Since 2016, the Meigs County Health Department with financial assistance from the Ohio EPA and the Ohio Water Development Authority has assisted 72 homeowners with the repair or replacement of their household sewage treatment systems. The financial assistance was made possible through the state’s, Water Pollution Control Loan Fund (WPCLF). According to the Ohio EPA, the fund is part of Ohio’s Clean Water, State Revolving Fund, which began in 1988, and has financed a variety of large and small projects focused on improving the state’s water quality. As of 2016, the Ohio EPA has granted over $7 billion statewide. The Meigs County Health Department has utilized over $528,000 of the WPCLF to fix failing household sewage systems throughout the county.
The Meigs County Health Department has been awarded the opportunity to use funds from the WPCLF because of the documented effects of failing household sewage treatment systems on the main watersheds of the county, which are the Leading Creek and Shade River. In a 2008 report by the the Ohio EPA and the Leading Creek Watershed Improvement Committee, failed home sewage treatment systems were identified as one of the reasons for poor water quality standards within the watershed. As part of the study, 18 different streams were sampled in the Leading Creek watershed and all were being impacted by some kind of sewage pollution. In 2015 the Ohio EPA sampled the Shade River and Little Hocking River for E. coli, which is an additional indicator of untreated wastewater. Each sample taken during the study, failed to meet the water quality standards and was likely to be from the unsanitary conditions created partly by failing home sewage treatment systems. (Ohio EPA Technical Report AMS/2015-SHADE-2). Improving water quality in the county’s watersheds enhances the numerous activities that they offer including hiking, camping, fishing, boating, and hunting. These outdoor activities are heavily relied upon for a person’s healthier lifestyle, for greater economic benefits to local businesses and for future land development and opportunities of the county.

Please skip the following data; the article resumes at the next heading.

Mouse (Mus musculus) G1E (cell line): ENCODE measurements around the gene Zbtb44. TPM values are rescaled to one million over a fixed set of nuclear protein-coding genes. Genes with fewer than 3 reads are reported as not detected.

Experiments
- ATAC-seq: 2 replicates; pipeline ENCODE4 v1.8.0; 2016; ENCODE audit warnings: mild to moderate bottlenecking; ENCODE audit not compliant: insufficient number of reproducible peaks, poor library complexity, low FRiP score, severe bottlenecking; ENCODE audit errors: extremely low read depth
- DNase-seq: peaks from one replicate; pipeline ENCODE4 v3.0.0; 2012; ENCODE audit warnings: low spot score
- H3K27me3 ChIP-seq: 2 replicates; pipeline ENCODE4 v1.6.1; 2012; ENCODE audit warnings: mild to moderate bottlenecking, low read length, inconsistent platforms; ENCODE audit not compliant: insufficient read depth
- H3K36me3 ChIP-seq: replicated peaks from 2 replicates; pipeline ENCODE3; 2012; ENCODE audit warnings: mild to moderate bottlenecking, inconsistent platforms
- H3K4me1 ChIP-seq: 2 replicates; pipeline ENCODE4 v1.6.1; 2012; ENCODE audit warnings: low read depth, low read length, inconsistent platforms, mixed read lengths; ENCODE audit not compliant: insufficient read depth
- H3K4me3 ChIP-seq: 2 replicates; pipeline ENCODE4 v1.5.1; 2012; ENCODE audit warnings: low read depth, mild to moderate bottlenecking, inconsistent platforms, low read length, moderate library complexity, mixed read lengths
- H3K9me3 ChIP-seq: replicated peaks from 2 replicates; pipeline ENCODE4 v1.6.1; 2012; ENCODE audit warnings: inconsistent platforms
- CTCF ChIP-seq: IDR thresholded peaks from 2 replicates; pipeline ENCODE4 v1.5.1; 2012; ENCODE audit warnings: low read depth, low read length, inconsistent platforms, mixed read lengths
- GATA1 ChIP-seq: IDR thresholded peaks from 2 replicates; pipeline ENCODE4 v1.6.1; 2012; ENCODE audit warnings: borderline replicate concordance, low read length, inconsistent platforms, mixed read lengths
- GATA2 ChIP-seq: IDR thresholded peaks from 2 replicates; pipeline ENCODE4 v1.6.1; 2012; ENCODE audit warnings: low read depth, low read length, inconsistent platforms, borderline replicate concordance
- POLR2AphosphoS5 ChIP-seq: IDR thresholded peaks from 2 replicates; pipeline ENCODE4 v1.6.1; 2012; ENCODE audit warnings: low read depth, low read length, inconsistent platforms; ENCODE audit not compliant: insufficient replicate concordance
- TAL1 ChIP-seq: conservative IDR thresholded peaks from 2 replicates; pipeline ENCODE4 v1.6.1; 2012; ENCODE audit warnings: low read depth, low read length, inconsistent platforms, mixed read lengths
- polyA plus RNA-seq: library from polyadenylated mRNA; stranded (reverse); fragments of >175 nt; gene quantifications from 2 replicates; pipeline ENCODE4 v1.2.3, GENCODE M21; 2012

Homeowners interested in applying for financial assistance to repair or replace their failing sewage treatment system may do so through the Meigs County Health Department. They must own and occupy the home with the failed system. Approved homeowners may qualify for one of three tiers of funding depending upon the size of their households and their household income. Homeowners may have a cost share of 0%, 15% or 50% of the total project cost. Any cost share must be paid to the contractor before the project begins. Required documentation includes proof of income for all persons residing in the household such as current bank statements, pay stubs, tax documents, social security award letters, retirement benefits or any other applicable documentation. Personal income must be verified. Homeowners must also provide a deed for the property of where the sewage system will be improved and be current on all property taxes. Any questions regarding the program may be directed to the Environmental Division of the health department at 740-992-6626 or through the website at www.meigs-health.com.
Steve Swatzel, is a registered sanitarian and director of environmental health for the Meigs County Health Department.